Definitions

from The American Heritage® Dictionary of the English Language, 4th Edition

  • n. Nautical Pig iron used as permanent ballast.

from Wiktionary, Creative Commons Attribution/Share-Alike License

  • n. Weights (often scrap or pig iron) used as permanent ballast on ships.
  • n. A system of weights (usually concrete or cast-iron blocks) used for load-testing piled foundations.

from the GNU version of the Collaborative International Dictionary of English

  • n. Pigs of iron used for ballast.

from The Century Dictionary and Cyclopedia

  • n. Nautical, pig-iron laid in the hold of a ship for ballast. Also kintledge.
  • n. In the British service, condemned shot, shell, and similar unserviceable articles.

Etymologies

from The American Heritage® Dictionary of the English Language, 4th Edition

Origin unknown.

from Wiktionary, Creative Commons Attribution/Share-Alike License

From Old French quintelage ("ballast")

Examples

  • In the planked room, or magazine, were placed one hundred barrels of gunpowder in bulk; and on the deck, immediately above the powder, were laid fifty thirteen-and-a-half-inch shells, and one hundred nine-inch shells, with a large quantity of shot, pieces of kentledge, and fragments of iron of different sorts.

    The Naval History of the United States Volume 1 (of 2)

  • The upper part of the netting was weighted with kentledge, the pigs of iron used for ballast; so that, should the hardy assailants succeed in coming alongside and scaling the side, a few blows of an axe would let fall the heavily weighted nettings, sweeping the boarders into the sea, and covering boats and men with an impenetrable mesh, under which they would be at the mercy of the sailors on the frigate's decks.

    The Naval History of the United States Volume 1 (of 2)

  • Cold shot and kentledge were dashed upon the boats, in the hopes of sinking them; while the carronades poured a destructive fire upon such boats as could be reached by their shot.

    The Naval History of the United States Volume 1 (of 2)

  • She is ballasted with utilities; not altogether with unusable pig-lead and kentledge.

    Moby-Dick, or, The Whale

  • Write half a dozen folios full of other people's ideas (as all folios are pretty sure to be), and you serve as ballast to the lower shelves of a library, about as like to be disturbed as the kentledge in the hold of a ship.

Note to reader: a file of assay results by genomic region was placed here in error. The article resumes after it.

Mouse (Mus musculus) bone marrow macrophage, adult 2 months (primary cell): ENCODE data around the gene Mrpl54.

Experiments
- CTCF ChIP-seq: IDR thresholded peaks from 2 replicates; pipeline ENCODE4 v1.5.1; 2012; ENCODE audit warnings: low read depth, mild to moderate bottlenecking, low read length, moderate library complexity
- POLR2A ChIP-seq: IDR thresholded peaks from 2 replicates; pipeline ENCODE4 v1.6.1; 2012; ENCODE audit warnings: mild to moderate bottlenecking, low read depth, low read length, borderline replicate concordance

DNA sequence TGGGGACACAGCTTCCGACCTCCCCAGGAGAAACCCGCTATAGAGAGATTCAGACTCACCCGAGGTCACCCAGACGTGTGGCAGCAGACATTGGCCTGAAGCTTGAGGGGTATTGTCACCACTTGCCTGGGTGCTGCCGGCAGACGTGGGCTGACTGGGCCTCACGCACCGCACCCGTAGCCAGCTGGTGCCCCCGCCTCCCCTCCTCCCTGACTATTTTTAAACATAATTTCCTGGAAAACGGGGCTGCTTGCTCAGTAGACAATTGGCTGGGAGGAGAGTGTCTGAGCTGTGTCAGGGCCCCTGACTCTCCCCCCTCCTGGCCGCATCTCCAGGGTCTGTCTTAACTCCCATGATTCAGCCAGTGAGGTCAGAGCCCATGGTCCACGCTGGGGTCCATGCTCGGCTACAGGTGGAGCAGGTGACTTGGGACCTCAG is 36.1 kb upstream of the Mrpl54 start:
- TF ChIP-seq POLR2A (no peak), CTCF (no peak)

Complete Project Gutenberg Oliver Wendell Holmes, Sr. Works

  • My breast has felt the last four-and-twenty hours as if a ton of kentledge had been stowed in it.

    Pathfinder; or, the inland sea

  • a rope left hanging over the sides; the boarding nettings, boiled in half-made pitch till they were as hard as wire, were triced outboard toward the yard arms, and loaded with kentledge to fall on the attacking boats when the tricing lines were cut, while the carronades were loaded to the muzzle with musket balls, and depressed so as to sweep the water near the ship.

    The Naval War of 1812 Or the History of the United States Navy during the Last War with Great Britain to Which Is Appended an Account of the Battle of New Orleans

  • "We should have sunk into English mud, for eternity, as sure as our metal and kentledge would have taken us down," responded Tom; "such a point-blanker would have torn off a streak of our wales, outboard, and not even left the marines time to say a prayer!

    The Pilot

Comments

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  • The Ship of State's rules can be dull;

    There's ballast that lards its deep hull.

    A certain percentage

    Is no more than kentledge

    And not worth the work to annul.

    May 25, 2016

  • "Kentledge, a term used to signify pigs of iron for ballast, which are laid upon the floor, near the keelson, fore and aft."

    Falconer's New Universal Dictionary of the Marine (1816), 210

    See also pigs of ballast.

    October 14, 2008

  • She is ballasted with utilities; not altogether with unusable pig-lead and kentledge.

    - Melville, Moby-Dick, ch. 87

    July 26, 2008